The repair vehicles don't auto-repair close units, which is something that nearly every review mentions. But more importantly, I think, the repair unit might as well be using magic to repair units. To get something repaired, you order it to repair, it gets close, and...well, nothing really happens. The health bar of the unit just magically, slowly fills back up. No sparks, no guy getting out to fix it, no movement whatsoever of the repair vehicle, it just sits there. And since units really show no difference whether they're new, damaged, or close to being destroyed, and have no change in appearance or change in effectiveness, repair seems to be one of the most dull processes in the game, which is saying a lot.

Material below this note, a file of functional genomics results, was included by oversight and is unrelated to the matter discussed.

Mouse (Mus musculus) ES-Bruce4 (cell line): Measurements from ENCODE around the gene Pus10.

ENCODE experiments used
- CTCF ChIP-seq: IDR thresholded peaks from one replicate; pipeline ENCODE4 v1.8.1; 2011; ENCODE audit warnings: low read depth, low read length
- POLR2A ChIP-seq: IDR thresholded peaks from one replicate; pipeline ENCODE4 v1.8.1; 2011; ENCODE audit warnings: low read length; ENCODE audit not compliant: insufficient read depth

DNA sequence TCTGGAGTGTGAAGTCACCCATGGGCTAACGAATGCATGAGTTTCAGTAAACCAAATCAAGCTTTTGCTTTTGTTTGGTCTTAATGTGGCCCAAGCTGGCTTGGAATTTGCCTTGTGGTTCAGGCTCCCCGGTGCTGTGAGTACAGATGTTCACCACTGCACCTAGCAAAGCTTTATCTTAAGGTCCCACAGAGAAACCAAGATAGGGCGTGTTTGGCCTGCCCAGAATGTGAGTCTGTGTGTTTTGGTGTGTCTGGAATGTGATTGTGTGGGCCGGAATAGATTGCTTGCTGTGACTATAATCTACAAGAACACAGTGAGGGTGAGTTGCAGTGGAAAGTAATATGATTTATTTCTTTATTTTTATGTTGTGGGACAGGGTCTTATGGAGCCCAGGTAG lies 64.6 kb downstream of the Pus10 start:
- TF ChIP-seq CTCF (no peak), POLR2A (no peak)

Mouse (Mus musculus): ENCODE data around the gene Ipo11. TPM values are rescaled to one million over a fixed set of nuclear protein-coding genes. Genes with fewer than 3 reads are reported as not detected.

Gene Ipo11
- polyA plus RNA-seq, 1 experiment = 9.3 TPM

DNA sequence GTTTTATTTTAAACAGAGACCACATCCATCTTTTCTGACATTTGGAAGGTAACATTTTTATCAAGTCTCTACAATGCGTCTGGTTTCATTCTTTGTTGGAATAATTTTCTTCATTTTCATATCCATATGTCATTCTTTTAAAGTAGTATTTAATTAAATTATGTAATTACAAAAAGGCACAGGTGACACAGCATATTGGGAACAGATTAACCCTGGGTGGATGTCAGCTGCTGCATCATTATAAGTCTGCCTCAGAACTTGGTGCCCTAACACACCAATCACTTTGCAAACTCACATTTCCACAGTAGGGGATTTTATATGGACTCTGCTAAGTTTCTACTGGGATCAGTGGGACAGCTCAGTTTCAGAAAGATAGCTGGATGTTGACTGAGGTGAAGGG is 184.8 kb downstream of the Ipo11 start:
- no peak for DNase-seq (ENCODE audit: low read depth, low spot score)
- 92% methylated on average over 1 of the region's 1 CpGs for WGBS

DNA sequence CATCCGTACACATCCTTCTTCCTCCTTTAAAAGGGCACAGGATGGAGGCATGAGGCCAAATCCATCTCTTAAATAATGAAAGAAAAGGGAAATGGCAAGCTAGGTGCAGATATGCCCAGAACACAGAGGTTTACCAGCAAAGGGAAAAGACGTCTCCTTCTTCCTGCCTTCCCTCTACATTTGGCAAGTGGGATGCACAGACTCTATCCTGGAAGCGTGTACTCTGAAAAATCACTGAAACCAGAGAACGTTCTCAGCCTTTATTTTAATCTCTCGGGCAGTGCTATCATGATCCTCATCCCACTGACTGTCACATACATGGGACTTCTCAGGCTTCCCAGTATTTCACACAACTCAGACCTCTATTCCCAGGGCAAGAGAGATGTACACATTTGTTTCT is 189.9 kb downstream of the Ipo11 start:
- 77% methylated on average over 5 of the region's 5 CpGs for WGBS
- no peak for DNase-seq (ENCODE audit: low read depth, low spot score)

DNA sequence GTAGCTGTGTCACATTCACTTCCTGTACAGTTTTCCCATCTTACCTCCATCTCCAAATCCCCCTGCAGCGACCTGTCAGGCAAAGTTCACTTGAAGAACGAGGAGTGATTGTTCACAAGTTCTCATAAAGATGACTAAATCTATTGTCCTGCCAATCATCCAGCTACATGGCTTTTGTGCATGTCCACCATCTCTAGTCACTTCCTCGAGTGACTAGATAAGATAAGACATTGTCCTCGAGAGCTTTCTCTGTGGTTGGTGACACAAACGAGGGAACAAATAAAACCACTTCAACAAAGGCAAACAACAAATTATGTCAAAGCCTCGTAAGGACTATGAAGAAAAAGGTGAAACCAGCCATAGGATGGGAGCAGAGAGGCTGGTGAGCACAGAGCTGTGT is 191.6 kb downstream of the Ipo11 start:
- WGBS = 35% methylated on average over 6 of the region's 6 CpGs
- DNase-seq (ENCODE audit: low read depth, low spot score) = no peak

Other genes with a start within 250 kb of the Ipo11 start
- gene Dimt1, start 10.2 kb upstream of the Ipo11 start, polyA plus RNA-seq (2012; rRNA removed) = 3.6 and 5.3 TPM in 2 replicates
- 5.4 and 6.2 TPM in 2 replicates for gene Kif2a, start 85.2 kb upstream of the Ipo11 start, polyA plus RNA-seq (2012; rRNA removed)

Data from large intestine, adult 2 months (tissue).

The autosave only works in the very beginning of a mission. The game doesn't bother to save between mini-cutscenes, and because of this, the first time I played I got to nearly the end of the mission, then failed (in the only way it’s possible to fail: just being overwhelmed by Russians. It’s never fancier than that. I guess the Soviet army’s standards are pretty low for what's considered "tactics"). So, I later restarted, and tried again, this time manually saving multiple times. But each time I saved it took quite a while for it to finish, and even longer to load.